Tv And Media Effect Essay Research Paper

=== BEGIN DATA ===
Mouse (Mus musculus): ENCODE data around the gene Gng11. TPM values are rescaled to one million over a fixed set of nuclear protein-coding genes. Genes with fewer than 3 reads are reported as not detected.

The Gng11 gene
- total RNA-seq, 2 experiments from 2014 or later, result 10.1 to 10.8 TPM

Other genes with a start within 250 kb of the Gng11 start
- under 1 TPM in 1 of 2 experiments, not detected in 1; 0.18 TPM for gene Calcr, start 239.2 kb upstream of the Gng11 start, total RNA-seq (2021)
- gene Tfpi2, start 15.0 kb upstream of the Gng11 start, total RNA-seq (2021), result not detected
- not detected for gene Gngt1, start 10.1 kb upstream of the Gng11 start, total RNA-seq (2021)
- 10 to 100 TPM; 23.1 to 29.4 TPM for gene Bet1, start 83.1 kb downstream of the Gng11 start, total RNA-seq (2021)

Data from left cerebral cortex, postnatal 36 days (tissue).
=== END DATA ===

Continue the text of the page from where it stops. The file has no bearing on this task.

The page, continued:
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Tv And Media Effect Essay, Research Paper Television is a vital source from which most Americans receive information. News and media delegates on television have abused theirs powers over society through the airing of appealing news shows that misinform the public. Through literary research and experimentation, it has been proven that people’s perception of reality has been altered by the information they receive from such programs. Manipulation, misinterpretation, word arrangement, picture placement and timing are all factors and tricks that play a major role in the case. Research, experimentation, and actual media coverage has pinpointed actual methods used for deceptive advertising. Television influences society in many ways. People are easily swayed to accept a belief that they may not normally have unless expressed on television, since many people think that everything they hear on television is true. This, however, is not always the case. It has been observed that over the past twenty to thirty years, normal social behavior, even actual life roles of men and women and media, regulatory policies have all been altered (Browne 1998). Media has changed with time, along with quality and respectability. Many Americans receive and accept false information that is merely used as an attention grabber that better the show’s ratings and popularity. Many magazines and Journal reviews have periodically discussed the "muckraking" that many tabloid shows rely on to draw in their viewers. This involves sensationalizing a story to make it more interesting, therefore increasing the interest of the audience. "Along the way, all sorts of scandalous substance and goofy tricks appear, but not much mystery in the logic," (Garnson 1997). People often know that these shows aim to deceive them, but still accept the information as truth. Many times, people have strong opinions on certain topics. Yet, when they are exposed to the other side of the argument, they may be likely to agree with the opposite view. As Leon Festinger said, "If I chose to do it (or say it), I must believe in it," (Myers 1997). This is an example of Festinger’s cognitive dissonance theory, which pertains to acting contrary to our beliefs. Television influences many people to change their original beliefs. It has the viewers think that the majority of other people hold the contrary idea. Once these views are presented, people have the option to hold strong to their beliefs or conform to what they feel the rest of society believes. Though conforming is not necessarily bad, it can confuse people and therefore allow them to believe false ideas. When someone is under an informational social influence and is willing to change their views, the fine line between the truth and fiction is clouded. It is; however, important to keep an open mind and not let any personal prejudices influence a decision on an important topic. Though agreeing with an idea simply to be accepted by others in society is questionable. Joseph Joybert, an essayist from the eighteenth century once said, "Those who never retract their opinions love themselves more than they love truth" (Myers 1997). Which emphasizes the importance of open-mindedness. Television is in the convenient position of being able to influence people when they are most vulnerable. Open-mindedness can often be treated as gullibility and therefore used as a tool to manipulate people’s beliefs. Daschmann has stated a reason for this gullibility. He claims that a certain amount of gullibility or understanding of certain news shows comes with social factors. Some people are raised with a different education and status with society than others, which hinges on the perception of the different news shows and material. But the individual differences and character traits do not have a bearing on the subject matter (Daschmann & Kepplinger 1997).